Facebook felonies

Selena McPherson / The News

The staff editorial is the majority opinion of The Murray State News Editorial Board

Selena McPherson / The News

The U.S. Supreme Court heard arguments Monday about whether or not a North Carolina law was a violation of the First Amendment.

The law? It’s a peculiar one – one that made having a Facebook account a felony.

In North Carolina, registered sex offenders are not allowed to access social media sites like Facebook, Snapchat and Instagram because of the potential threat they pose to minors on the sites.

While the law may seem like a way to protect children and teenagers from predators on social media, it’s a free speech restriction that might be doing more harm than good.

No parent wants their child to be in the company of a convicted rapist, but not every person who is a registered “sex offender” has committed a heinous crime against another human.

In some states, someone can be deemed a sex offender by some act of public indecency, like urinating in public. An act like that – something drunken fraternity boys probably commit every weekend – is more embarrassing than harmful and doesn’t threaten another person. It’s clearly a less severe crime than molestation, but according to state law, it’s under the same umbrella.

For many sex offenders, they must continue to register themselves for many years after they’ve served time for the crime they committed.

For a fairly innocent offender – like someone who got caught urinating in public – who has met court requirements and fulfilled registration duties year after year, is taking away their free speech via social media justified?

Facebook and other social media platforms are what enables many Americans to communicate with friends and family who may otherwise be unreachable. To take away that vessel, restricting not only a person’s speech, but a person’s ability to communicate with loved ones or find out about significant events, is to strip them of basic human rights.

One of the main criminal justice concerns in the U.S. is how convicts can be reintegrated into society, especially when our prison systems fail to function as rehabilitation centers. If states begin to dehumanize convicts who have served time for minor crimes, how can we expect convicts returning from years in prison for serious crimes to have any hope of normalcy?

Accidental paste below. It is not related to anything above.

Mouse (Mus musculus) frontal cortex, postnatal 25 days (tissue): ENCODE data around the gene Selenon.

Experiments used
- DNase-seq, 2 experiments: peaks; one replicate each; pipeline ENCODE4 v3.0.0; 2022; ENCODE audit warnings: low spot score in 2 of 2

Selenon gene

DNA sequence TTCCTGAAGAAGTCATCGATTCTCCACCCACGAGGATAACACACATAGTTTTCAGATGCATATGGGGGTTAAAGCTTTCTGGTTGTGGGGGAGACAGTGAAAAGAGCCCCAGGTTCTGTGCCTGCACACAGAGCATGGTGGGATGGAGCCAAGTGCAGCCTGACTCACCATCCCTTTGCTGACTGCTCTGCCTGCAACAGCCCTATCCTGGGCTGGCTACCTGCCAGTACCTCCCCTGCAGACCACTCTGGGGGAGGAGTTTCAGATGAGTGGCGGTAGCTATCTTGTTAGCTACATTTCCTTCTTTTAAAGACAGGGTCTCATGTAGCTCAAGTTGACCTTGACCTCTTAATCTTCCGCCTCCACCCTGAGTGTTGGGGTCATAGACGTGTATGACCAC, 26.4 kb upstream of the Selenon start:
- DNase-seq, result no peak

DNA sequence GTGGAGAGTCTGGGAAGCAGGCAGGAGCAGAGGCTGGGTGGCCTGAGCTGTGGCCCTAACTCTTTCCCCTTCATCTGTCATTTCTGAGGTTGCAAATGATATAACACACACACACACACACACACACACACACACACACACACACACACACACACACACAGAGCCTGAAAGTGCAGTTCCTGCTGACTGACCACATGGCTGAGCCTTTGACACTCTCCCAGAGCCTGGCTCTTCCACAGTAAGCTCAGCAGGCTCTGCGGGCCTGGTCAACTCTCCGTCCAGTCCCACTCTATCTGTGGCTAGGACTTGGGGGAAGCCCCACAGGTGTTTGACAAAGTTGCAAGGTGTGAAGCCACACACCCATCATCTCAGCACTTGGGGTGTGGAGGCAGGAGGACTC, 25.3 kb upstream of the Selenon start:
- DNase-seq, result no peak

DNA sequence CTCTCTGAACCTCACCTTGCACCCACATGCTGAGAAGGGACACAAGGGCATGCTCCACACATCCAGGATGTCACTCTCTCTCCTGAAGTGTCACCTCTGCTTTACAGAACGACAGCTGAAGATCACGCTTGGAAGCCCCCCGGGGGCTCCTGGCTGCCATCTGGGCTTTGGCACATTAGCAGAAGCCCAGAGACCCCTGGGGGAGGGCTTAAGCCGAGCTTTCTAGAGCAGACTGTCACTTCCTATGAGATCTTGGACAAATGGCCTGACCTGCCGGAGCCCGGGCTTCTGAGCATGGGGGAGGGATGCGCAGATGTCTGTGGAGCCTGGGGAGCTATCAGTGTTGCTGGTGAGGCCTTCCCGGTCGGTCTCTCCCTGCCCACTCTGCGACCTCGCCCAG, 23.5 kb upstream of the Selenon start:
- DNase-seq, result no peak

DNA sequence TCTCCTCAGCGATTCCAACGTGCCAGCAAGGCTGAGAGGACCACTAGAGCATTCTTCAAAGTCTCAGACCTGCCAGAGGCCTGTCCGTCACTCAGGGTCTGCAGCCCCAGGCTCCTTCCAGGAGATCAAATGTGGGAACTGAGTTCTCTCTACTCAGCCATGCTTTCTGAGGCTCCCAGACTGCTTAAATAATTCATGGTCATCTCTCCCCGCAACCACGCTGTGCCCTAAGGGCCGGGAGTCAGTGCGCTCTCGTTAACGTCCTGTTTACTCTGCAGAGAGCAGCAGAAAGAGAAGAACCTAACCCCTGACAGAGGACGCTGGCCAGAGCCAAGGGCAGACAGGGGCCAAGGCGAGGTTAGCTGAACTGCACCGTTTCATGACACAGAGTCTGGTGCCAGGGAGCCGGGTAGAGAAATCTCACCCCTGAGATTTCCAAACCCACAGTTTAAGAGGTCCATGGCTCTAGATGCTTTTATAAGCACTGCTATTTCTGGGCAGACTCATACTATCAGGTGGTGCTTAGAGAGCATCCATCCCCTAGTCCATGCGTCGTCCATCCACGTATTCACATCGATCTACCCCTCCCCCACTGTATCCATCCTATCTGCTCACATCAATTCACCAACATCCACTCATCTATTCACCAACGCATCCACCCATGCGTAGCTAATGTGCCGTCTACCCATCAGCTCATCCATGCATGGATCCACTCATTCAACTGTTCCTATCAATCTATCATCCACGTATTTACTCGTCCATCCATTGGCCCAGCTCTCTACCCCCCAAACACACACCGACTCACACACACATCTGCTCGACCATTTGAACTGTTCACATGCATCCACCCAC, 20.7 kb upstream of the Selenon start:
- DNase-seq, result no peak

Denying a large group of humans the right to behave like law-abiding, “normal” citizens who enjoy sharing cat memes on Facebook is not the answer to preventing abuse on social media.

While criminals who have committed dangerous crimes against other humans should be monitored and not left to loiter around, say, an elementary school, states shouldn’t leave crime prevention up to the perpetrator. In other words, there are many ways education could be used to help children and teenagers become more aware of the problem of cyber danger.

Most children probably have periodic exposure to “stranger danger” talks, but once students reach high school – a time when they might be more likely to encounter potentially dangerous sexual situations – those kinds of educational sessions are not at the forefront anymore.

Like issues of drug abuse or unwanted pregnancy, early and frequent education is a major part of finding solutions that are effective and lasting. If more youths were educated about the online presence of sexual predators – not to mention that certain non-sexual acts could land them a spot on the sex offender registry in their state – there would be less need to implement laws like North Carolina’s that violate the First Amendment and dehumanize people who have already served time.